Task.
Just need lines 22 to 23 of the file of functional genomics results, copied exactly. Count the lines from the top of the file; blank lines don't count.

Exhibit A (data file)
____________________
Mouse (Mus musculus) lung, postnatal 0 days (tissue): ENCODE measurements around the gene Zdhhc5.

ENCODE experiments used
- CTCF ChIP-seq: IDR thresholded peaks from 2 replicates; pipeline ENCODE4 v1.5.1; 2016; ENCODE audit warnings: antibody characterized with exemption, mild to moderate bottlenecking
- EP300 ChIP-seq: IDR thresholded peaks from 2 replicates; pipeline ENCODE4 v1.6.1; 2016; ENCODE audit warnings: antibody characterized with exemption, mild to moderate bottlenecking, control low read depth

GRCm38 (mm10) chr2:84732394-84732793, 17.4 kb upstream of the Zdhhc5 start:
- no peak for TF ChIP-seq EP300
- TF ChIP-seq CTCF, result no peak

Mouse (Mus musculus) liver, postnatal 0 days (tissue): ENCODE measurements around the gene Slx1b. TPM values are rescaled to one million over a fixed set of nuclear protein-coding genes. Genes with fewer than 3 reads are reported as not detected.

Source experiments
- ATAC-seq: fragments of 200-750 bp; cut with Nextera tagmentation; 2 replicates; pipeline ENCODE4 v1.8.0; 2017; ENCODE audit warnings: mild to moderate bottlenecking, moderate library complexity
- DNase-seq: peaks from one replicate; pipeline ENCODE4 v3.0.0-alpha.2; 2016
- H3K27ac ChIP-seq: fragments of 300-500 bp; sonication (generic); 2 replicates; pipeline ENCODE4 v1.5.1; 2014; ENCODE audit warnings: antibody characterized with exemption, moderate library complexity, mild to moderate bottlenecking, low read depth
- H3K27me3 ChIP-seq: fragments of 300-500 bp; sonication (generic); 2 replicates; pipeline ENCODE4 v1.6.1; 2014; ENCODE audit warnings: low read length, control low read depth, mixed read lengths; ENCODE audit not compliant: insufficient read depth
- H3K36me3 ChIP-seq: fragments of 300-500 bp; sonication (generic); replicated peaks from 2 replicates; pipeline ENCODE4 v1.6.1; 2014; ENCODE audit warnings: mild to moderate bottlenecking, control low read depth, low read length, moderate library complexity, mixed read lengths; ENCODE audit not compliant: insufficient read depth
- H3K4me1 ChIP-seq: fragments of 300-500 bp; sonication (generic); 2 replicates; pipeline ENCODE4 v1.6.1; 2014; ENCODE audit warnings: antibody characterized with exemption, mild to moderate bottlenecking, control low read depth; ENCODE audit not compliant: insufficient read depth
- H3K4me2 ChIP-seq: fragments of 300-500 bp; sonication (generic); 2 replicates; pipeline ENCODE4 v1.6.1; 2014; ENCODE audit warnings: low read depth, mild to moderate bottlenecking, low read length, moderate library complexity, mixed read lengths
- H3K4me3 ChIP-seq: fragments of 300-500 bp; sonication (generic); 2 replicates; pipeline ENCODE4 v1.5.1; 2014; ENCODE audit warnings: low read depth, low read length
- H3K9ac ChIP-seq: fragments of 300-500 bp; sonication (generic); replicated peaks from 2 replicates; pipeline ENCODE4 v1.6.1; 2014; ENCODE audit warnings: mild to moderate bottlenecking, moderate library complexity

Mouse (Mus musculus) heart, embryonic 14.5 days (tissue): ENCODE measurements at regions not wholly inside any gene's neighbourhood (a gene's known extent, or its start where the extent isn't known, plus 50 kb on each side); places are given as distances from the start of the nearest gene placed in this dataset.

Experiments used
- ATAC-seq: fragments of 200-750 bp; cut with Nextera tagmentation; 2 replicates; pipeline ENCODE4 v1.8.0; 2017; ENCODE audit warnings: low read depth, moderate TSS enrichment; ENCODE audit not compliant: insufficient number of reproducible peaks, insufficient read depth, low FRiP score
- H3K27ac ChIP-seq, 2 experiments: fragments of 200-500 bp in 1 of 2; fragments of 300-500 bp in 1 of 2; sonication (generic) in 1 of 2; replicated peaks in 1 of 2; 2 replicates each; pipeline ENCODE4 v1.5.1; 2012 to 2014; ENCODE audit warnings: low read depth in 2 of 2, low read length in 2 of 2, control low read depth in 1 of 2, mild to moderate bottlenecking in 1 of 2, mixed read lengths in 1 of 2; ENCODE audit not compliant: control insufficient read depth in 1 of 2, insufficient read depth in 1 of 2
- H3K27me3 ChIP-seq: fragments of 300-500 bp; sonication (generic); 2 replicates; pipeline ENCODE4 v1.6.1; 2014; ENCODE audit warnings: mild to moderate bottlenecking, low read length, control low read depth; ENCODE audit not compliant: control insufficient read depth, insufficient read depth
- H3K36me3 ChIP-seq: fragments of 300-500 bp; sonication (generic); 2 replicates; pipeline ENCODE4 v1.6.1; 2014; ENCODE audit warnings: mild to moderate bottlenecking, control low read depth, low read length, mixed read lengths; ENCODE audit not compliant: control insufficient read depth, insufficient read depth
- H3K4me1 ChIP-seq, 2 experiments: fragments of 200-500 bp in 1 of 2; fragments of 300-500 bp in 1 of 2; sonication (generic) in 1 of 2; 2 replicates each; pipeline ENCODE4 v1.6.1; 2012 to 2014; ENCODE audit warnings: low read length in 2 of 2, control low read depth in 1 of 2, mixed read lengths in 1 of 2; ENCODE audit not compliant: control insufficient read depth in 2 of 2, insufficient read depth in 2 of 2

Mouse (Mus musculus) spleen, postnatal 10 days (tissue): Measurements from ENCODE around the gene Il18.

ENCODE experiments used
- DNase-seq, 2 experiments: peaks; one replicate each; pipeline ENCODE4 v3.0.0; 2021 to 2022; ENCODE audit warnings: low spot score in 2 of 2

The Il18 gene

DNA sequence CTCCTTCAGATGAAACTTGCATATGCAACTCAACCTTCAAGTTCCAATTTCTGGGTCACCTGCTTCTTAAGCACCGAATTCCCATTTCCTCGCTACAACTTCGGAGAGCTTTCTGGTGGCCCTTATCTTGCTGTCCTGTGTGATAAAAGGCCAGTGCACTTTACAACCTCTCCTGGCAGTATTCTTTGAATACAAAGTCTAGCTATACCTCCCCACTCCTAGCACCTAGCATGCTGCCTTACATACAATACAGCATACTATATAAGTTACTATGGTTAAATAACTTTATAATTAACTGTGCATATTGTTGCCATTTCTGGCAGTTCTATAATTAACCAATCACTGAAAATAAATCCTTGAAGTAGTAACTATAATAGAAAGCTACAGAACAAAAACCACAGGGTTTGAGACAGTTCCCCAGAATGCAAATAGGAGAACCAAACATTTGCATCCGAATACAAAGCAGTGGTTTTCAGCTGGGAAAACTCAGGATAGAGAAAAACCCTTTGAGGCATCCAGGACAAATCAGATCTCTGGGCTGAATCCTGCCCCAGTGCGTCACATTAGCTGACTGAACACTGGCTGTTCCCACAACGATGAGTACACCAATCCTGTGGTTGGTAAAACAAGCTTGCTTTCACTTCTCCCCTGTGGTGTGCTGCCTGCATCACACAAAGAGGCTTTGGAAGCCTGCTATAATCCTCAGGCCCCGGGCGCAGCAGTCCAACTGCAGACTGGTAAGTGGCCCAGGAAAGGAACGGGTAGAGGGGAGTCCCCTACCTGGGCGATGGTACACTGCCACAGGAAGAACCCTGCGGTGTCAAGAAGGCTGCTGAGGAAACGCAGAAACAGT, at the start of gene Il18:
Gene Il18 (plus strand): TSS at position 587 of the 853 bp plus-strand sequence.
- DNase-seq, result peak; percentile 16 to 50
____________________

- H3K27ac ChIP-seq, 2 experiments: fragments of 200-500 bp in 1 of 2; fragments of 300-500 bp in 1 of 2; sonication (generic) in 1 of 2; replicated peaks in 1 of 2; 2 replicates each; pipeline ENCODE4 v1.5.1; 2012 to 2014; ENCODE audit warnings: low read depth in 2 of 2, low read length in 2 of 2, control low read depth in 1 of 2, mild to moderate bottlenecking in 1 of 2, mixed read lengths in 1 of 2; ENCODE audit not compliant: control insufficient read depth in 1 of 2, insufficient read depth in 1 of 2
- H3K27me3 ChIP-seq: fragments of 300-500 bp; sonication (generic); 2 replicates; pipeline ENCODE4 v1.6.1; 2014; ENCODE audit warnings: mild to moderate bottlenecking, low read length, control low read depth; ENCODE audit not compliant: control insufficient read depth, insufficient read depth